If loss is demonstrated by:Leadership needs to:
Disorientation-"This isn't the world I am comfortable selling in with my customers." Reorient by clarifying direction, providing clear expectations and goals, defining roles, etc.
Discontent-"Isn't it awful?"
"What's the company going to do to make this right again?"
Understand the reason for the anger (usually a form of loss), listen while the employees vent, focus on the cause, and try to help them through it.
Disidentification-"I used to be at the top of my sales game." Help them identify with the future by creating a sense of opportunity in what is coming; describe how the employee is part of something important and why this is worth doing for the employee and the company.
Disengagement-"The world is coming to an end."
"I'm, going to go broke."
Ensure employees understand the connection between their own value contribution and the organisation's ability to realize the future potential from the change.

Your communication strategies will change as you operate in a virtual environment. Proactively communicating through video can be an effective way to acknowledge what you do and don't know, continue to build trust, and show transparency.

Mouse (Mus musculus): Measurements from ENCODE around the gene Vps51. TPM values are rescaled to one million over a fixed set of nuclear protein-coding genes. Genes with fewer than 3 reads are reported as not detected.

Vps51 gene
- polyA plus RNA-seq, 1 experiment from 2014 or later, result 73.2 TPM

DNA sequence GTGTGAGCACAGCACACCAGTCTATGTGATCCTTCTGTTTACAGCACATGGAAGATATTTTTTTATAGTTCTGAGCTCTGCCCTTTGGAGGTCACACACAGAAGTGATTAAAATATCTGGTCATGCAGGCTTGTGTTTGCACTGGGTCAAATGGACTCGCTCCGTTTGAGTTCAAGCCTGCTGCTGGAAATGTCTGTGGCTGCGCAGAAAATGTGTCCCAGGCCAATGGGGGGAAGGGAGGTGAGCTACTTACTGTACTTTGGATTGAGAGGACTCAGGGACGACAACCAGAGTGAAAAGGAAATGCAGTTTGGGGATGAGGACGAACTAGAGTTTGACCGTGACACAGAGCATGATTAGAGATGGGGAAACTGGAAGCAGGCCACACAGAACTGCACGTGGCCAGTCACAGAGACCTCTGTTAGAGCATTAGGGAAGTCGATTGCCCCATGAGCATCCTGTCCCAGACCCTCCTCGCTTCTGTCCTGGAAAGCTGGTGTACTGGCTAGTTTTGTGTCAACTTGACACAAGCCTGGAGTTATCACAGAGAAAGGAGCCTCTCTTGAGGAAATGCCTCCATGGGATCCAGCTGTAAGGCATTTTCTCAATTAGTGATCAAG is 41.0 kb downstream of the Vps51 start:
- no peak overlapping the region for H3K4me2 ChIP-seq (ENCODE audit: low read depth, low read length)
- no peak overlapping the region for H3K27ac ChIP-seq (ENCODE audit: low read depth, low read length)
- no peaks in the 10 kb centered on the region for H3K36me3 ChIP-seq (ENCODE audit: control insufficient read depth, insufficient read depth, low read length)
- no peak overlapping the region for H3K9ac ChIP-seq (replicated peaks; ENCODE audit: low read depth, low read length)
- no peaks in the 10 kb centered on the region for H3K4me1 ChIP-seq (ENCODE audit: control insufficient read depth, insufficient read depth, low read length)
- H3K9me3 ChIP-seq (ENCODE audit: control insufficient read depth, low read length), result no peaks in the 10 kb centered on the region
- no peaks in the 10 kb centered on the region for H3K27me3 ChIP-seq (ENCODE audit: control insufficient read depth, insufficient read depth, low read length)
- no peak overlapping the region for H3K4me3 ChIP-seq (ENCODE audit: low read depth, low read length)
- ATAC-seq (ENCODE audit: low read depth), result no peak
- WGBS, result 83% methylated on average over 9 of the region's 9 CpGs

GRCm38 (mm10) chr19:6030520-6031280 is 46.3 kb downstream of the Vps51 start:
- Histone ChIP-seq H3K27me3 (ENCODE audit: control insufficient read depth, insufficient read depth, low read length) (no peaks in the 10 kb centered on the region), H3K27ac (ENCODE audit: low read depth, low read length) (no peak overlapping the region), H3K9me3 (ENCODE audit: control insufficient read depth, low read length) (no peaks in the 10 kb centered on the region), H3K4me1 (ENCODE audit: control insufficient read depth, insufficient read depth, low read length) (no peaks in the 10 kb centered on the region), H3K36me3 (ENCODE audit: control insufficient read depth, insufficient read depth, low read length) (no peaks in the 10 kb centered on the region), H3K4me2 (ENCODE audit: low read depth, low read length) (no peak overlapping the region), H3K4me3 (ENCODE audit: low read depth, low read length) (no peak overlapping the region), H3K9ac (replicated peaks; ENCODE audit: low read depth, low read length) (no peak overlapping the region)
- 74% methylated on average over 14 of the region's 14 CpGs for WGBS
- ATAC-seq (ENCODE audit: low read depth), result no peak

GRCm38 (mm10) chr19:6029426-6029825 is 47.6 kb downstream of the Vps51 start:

There is nothing traditional about this change and using traditional change management step-wise progression to "push" people through change won't work. Change was pushed out at an alarming velocity to the world. Resilience is proactively intervening to help others move through change, at their pace, for recognizing perceived loss and choosing how they will commit their energy to the change.

3. Lead the change process. The problem with most reactive forms of change management is their focus on countering the negatives of change, countering people's thoughts about whether they or the organisation will survive the change, or concerns over the losses.

Resilience is less about countering the old negative story and more about creating the new story, embedded in the context of realistic opportunity. It's refocusing your and your sales team's energy on "what is our potential for growth, sustainability, or going to market going forward?" It is not about what we have lost in this change but what we gain that needs to be told.